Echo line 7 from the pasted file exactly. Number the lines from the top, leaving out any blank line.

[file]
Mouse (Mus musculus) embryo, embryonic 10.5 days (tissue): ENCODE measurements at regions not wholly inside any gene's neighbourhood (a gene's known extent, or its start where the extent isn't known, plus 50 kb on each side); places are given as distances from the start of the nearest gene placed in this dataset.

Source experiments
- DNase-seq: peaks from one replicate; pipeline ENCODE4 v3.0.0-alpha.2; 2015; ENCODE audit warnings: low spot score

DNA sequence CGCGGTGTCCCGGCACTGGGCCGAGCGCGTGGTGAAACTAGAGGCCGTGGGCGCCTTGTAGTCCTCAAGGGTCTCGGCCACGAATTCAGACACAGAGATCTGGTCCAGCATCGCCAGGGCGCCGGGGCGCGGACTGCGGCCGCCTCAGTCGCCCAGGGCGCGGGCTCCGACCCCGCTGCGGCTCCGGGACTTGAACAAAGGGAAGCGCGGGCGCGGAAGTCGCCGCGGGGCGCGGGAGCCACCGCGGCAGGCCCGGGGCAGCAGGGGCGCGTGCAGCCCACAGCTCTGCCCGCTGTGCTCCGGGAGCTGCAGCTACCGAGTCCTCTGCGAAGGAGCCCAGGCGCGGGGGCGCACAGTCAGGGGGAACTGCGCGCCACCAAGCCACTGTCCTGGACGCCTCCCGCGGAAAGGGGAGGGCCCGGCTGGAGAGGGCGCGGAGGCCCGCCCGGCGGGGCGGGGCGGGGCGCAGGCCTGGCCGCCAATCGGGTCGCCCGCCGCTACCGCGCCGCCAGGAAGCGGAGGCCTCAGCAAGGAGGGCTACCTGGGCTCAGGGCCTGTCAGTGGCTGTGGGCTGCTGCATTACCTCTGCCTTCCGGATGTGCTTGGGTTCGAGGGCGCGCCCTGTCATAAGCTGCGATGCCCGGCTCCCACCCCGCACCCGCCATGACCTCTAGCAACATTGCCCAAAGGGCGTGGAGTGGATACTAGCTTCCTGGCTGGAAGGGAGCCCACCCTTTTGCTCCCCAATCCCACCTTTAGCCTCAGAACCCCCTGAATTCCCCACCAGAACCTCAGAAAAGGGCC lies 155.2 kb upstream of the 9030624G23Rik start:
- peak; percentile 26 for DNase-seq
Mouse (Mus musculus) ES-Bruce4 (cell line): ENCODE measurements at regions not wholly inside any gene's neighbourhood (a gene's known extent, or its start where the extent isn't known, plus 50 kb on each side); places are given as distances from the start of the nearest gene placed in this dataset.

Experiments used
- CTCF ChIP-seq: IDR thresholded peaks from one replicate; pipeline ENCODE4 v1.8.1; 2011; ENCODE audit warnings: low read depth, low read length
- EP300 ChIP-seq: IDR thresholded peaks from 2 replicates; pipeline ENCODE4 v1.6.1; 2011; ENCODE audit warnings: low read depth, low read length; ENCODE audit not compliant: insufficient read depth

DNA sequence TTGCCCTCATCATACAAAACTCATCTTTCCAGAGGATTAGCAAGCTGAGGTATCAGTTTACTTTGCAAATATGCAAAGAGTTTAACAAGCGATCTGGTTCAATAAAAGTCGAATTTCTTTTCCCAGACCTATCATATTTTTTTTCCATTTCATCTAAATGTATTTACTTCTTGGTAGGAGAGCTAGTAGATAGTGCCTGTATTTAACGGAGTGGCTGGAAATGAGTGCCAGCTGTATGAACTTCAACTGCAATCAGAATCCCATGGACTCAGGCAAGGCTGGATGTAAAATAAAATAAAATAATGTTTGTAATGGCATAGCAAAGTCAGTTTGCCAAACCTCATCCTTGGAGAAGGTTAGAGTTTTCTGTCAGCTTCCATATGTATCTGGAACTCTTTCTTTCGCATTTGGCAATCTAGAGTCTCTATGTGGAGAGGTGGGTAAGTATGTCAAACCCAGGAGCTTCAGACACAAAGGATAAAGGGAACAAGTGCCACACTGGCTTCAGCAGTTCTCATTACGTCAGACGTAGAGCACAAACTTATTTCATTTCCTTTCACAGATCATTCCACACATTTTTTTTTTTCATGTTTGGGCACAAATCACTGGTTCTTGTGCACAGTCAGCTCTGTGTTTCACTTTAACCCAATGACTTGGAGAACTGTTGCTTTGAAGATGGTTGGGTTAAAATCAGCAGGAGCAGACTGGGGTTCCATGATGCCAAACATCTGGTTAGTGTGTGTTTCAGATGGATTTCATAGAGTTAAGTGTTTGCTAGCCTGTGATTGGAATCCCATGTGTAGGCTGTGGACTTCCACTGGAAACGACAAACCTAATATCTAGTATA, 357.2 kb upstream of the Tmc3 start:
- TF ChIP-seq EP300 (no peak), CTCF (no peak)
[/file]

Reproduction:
Experiments used